Take-back programs are the most efficient form of recycling. Returning apparel to its maker raises its chances of re-use, or re-purpose. So, it’s good to see two more retailers getting into circularity: H&M and North Face.
North Face is installing Clothes the Loop bins in 10 stores in Chicago, New York, and San Francisco. And they’re prepared to accept not only North Face clothing. The material is going to I:CO recycling, where it will be resold or recycled into insulation, carpet padding, and stuffing for toys. H&M is putting in “Long live fashion!” boxes at stores in 48 markets. In return for returning, customers get 15% off their next purchase. They can leave two bags a day.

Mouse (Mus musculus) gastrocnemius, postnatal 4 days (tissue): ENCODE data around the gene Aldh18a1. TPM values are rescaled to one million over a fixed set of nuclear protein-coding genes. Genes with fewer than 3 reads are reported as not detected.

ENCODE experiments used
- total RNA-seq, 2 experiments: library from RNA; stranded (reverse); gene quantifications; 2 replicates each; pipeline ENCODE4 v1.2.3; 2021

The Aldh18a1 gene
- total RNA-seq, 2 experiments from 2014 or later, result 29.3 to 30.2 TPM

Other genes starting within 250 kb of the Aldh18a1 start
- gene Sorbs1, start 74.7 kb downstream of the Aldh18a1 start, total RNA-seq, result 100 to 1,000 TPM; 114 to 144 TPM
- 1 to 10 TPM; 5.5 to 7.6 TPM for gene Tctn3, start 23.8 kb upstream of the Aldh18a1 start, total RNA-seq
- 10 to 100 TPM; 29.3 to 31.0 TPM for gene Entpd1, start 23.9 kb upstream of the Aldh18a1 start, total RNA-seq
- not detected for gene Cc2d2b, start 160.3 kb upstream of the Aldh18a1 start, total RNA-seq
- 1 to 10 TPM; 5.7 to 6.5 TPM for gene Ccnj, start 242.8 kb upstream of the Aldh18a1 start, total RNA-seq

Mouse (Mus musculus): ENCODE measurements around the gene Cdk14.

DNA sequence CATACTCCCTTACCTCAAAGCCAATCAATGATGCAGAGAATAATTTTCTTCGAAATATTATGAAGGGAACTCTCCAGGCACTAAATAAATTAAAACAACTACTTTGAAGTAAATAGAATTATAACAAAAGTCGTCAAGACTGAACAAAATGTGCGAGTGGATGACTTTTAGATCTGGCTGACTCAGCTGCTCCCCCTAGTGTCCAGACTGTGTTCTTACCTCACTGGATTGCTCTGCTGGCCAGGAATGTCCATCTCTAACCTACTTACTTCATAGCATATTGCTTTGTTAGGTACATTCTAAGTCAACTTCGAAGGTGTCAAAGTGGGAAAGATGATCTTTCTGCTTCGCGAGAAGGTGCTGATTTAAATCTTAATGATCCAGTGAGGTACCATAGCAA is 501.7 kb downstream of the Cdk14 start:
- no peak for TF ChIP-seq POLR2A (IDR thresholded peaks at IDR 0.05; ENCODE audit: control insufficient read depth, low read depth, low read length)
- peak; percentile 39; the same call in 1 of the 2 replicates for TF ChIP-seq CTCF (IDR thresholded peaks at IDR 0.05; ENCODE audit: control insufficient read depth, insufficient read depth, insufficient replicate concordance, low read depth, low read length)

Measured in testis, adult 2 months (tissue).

North Face points out:
In 2010, the U.S. EPA estimated that over 26 billion pounds of apparel, footwear, and other textiles were thrown away. Nearly 85 percent of which ended up in the landfill. That’s about 70 pounds per U.S. resident! Much of that can be reused or recycled and kept in a closed production cycle. By doing so, you help protect and preserve valuable material resources and help build a healthier planet.
A recent report called apparel the new frontier in the circular economy. With the chance to reduce input costs, and form a “circular” relationship with customers, the idea seems worth exploring for retailers.BS